Publication number | US7030917 B2 |
Publication type | Grant |
Application number | US 09/177,729 |
Publication date | 18 Apr 2006 |
Filing date | 23 Oct 1998 |
Priority date | 23 Oct 1998 |
Fee status | Paid |
Also published as | DE69922129D1, DE69922129T2, EP0996293A2, EP0996293A3, EP0996293B1, US20030197796 |
Publication number | 09177729, 177729, US 7030917 B2, US 7030917B2, US-B2-7030917, US7030917 B2, US7030917B2 |
Inventors | David S. Taubman |
Original Assignee | Hewlett-Packard Development Company, L.P. |
Export Citation | BiBTeX, EndNote, RefMan |
Patent Citations (24), Non-Patent Citations (2), Referenced by (13), Classifications (14), Legal Events (5) | |
External Links: USPTO, USPTO Assignment, Espacenet | |
The present invention relates to digital cameras, and more particularly, to an improved method for converting data from a camera sensor to a color image.
A digital color image usually consists of an array of pixel values representing the intensity of the image at each point on a regular grid. Typically, three colors are used to generate the image. At each point on the grid the intensity of each of these colors is specified, thereby specifying both the intensity and color of the image at that grid point.
Conventional color photography records the relevant image data by utilizing three overlapping color sensing layers having sensitivities in different regions of the spectrum (usually red, green, and blue). Digital cameras, in contrast, typically utilize one array of sensors in a single “layer”.
When only one sensor array is used to detect color images, only one color may be detected at any given sensor location. As a result, these sensors do not produce a color image in the traditional sense, but rather a collection of individual color samples, which depend upon the assignment of color filters to individual sensors. This assignment is referred to as the color filter array (CFA) or the color mosaic pattern. To produce a true color image, with a full set of color samples (usually red, green and blue) at each sampling location, a substantial amount of computation is required to estimate the missing information, since only a single color was originally sensed at each location in the array. This operation is typically referred to as “demosaicing”.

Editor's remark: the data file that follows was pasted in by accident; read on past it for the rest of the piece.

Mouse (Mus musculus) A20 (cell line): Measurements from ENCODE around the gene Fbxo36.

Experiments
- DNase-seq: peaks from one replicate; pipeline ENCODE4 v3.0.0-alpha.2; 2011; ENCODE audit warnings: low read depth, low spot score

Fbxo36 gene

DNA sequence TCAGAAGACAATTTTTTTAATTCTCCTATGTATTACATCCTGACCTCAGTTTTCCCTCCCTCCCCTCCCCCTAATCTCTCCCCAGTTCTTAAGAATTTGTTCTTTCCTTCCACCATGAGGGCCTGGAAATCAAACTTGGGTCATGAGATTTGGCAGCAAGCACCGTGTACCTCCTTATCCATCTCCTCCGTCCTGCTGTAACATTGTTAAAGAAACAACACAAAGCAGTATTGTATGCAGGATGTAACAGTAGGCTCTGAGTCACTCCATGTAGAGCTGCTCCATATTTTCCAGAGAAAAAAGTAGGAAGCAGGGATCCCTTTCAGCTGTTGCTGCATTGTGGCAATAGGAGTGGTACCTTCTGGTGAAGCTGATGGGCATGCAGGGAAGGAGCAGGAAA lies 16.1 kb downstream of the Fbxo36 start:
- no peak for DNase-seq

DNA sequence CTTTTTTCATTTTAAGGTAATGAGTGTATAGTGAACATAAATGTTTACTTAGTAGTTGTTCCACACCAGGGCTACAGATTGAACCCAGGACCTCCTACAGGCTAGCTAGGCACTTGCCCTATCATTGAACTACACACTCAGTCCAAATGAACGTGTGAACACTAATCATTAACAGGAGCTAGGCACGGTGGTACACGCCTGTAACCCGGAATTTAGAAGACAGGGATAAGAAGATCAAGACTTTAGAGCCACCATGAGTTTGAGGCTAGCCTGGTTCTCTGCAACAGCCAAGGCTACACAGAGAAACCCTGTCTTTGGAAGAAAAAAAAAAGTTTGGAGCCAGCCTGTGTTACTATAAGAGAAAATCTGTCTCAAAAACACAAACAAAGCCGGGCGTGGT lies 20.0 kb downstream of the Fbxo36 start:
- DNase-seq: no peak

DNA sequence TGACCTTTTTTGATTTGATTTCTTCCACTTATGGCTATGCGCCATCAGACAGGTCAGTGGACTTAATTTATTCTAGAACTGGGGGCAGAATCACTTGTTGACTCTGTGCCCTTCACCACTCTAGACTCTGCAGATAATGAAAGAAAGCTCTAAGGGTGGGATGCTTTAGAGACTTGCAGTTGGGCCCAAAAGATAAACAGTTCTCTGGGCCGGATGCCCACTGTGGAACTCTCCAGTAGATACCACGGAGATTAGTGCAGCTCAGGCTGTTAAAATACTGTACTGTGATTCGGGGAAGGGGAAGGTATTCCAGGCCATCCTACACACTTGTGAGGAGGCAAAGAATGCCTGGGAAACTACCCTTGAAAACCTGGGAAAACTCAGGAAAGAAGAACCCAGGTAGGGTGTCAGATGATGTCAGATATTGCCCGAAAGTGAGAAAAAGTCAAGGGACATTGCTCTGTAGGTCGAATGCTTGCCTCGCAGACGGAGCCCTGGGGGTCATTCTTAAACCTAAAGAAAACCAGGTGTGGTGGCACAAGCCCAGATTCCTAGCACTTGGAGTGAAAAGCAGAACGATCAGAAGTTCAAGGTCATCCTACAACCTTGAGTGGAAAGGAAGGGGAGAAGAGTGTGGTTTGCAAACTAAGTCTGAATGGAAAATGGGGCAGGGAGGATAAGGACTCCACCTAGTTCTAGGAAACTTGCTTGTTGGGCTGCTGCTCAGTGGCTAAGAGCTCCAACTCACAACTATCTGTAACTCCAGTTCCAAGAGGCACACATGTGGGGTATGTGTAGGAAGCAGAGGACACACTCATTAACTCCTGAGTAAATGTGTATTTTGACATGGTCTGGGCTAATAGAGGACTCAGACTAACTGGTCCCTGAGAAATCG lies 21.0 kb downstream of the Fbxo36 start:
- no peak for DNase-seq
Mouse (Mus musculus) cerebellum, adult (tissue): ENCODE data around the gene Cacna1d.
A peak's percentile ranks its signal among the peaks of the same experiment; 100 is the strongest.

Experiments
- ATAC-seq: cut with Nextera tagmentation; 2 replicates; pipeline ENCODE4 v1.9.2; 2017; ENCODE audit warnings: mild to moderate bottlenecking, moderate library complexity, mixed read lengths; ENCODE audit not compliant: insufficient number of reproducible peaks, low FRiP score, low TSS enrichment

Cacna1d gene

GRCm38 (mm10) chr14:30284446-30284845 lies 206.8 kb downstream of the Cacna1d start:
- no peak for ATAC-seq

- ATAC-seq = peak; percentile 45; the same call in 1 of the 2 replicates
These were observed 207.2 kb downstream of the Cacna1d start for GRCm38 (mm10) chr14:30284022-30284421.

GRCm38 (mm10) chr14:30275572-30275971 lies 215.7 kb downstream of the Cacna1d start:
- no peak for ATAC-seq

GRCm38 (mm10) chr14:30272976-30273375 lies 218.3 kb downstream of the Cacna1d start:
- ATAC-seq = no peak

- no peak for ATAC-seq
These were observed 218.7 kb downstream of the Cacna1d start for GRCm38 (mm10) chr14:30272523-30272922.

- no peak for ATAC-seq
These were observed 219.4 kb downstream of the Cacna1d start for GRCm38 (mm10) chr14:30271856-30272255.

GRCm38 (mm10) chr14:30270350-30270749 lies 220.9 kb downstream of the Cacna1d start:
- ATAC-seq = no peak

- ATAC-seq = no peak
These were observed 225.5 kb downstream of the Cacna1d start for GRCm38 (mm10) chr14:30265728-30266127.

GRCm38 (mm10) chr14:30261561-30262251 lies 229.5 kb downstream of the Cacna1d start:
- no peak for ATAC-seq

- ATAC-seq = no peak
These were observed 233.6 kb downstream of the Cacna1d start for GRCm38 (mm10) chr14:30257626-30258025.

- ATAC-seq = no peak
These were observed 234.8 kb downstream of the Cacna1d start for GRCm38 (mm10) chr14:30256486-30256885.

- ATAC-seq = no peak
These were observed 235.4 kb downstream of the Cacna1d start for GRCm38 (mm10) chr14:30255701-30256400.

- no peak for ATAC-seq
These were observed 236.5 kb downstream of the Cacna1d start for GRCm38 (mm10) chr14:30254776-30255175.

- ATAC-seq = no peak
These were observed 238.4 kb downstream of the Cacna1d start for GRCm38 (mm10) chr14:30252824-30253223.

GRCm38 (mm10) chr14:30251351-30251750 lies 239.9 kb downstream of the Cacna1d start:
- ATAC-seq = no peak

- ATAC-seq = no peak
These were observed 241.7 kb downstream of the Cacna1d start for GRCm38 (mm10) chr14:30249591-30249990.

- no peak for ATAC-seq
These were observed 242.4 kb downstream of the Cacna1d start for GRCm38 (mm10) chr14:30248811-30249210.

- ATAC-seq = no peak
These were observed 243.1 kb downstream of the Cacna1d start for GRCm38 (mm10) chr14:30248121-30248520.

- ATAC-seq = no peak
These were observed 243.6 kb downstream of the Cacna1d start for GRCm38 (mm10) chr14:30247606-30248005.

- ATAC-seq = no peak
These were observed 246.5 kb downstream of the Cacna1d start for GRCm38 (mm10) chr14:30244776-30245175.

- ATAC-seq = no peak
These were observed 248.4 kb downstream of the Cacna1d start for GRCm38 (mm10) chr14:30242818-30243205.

To generate the missing information, information from neighboring pixels in the image sensor must be used. A number of algorithms have been put forward in an attempt to provide the missing information while minimizing artifacts resulting from the estimation process. The simplest algorithms interpolate the sensor data from like color sensors to provide the missing information. These algorithms treat the red sensors as being independent from the green sensors, and so on. To provide a red value at a given location, the values measured by the red sensors in the region of that location are interpolated. This approach requires that the image be low-pass filtered. Such filtering reduces the image resolution below the pixel resolution of the underlying sensor array. This lost resolution cannot be recovered.
To avoid this loss in resolution, less aggressive optical low-pass filtering is used in some higher-end cameras. However, in such systems, the color sensors may no longer be treated as independent. For example, Wober, et al. (U.S. Pat. No. 5,475,769) describe a method for generating the missing color information by computing a weighted average of the pixel values in the neighborhood of the pixel whose missing color information is being computed. This method weights values from all of the color sensors, not just the color being reconstructed. However, even this approach leaves much to be desired since it utilizes one set of weights for all images.